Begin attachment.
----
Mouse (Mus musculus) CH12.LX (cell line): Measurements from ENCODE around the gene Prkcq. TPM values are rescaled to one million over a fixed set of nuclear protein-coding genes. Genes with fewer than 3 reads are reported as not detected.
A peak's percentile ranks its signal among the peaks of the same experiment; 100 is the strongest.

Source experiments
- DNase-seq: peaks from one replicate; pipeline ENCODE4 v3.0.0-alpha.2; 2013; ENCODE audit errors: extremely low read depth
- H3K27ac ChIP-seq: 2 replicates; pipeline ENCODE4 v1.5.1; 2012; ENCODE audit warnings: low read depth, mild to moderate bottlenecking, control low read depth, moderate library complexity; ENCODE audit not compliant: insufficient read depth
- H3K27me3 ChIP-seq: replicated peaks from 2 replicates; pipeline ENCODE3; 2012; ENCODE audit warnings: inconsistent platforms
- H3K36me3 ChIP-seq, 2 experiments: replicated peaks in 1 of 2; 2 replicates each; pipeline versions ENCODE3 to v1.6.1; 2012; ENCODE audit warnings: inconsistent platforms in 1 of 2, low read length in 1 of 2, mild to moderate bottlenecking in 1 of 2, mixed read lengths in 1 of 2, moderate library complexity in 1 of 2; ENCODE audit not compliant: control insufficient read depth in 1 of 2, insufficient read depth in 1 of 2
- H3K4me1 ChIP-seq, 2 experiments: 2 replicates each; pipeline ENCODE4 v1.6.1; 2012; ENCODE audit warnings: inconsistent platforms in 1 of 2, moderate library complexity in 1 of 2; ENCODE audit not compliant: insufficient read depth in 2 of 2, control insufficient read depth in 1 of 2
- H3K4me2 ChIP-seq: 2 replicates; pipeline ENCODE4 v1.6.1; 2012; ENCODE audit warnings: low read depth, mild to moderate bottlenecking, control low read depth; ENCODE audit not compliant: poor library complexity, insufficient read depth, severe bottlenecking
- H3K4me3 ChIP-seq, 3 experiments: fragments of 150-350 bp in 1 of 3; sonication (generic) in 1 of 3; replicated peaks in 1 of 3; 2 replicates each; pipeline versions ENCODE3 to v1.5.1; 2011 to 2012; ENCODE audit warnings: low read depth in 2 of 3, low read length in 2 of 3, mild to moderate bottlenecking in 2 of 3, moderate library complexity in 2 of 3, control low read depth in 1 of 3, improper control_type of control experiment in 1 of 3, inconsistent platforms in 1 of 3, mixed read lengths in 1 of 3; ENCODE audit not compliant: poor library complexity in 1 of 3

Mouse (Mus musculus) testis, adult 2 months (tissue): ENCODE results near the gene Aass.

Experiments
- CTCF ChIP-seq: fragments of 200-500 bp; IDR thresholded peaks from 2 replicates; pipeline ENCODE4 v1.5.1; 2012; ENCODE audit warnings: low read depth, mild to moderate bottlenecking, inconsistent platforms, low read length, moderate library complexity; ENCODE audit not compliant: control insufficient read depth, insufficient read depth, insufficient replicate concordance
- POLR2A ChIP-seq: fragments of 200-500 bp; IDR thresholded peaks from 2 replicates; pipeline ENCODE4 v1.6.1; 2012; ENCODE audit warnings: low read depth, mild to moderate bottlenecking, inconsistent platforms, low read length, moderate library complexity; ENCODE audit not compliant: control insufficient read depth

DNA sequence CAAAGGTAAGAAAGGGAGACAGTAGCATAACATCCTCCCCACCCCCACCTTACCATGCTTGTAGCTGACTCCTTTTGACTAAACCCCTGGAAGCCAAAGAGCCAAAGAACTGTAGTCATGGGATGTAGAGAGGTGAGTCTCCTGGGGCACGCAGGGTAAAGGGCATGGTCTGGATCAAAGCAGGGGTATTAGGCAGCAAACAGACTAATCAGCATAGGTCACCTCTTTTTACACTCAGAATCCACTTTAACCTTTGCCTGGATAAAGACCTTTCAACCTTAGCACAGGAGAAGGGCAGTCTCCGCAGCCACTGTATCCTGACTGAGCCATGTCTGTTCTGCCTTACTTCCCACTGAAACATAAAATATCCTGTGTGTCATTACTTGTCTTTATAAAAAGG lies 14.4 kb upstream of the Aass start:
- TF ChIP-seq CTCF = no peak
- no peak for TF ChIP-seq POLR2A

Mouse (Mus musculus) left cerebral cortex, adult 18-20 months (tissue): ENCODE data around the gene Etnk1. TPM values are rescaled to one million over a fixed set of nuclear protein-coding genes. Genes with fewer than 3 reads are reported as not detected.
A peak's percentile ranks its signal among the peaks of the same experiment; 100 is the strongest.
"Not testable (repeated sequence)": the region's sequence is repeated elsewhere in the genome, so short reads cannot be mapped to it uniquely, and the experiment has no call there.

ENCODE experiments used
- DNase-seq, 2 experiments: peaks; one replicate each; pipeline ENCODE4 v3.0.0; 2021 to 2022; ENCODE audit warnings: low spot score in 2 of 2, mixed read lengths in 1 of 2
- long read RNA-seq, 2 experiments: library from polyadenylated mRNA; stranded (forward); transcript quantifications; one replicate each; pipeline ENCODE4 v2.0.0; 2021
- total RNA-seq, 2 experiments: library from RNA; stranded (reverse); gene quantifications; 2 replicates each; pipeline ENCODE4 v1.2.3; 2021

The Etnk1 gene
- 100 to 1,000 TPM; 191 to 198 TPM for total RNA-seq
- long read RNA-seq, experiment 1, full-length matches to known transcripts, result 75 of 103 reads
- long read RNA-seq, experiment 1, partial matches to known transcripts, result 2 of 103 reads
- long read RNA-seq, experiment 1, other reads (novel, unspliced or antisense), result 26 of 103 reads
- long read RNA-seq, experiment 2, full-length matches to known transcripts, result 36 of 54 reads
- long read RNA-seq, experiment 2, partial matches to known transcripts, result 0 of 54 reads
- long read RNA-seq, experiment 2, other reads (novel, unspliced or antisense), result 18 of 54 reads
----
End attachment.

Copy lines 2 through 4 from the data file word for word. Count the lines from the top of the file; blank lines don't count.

A peak's percentile ranks its signal among the peaks of the same experiment; 100 is the strongest.

Source experiments
- DNase-seq: peaks from one replicate; pipeline ENCODE4 v3.0.0-alpha.2; 2013; ENCODE audit errors: extremely low read depth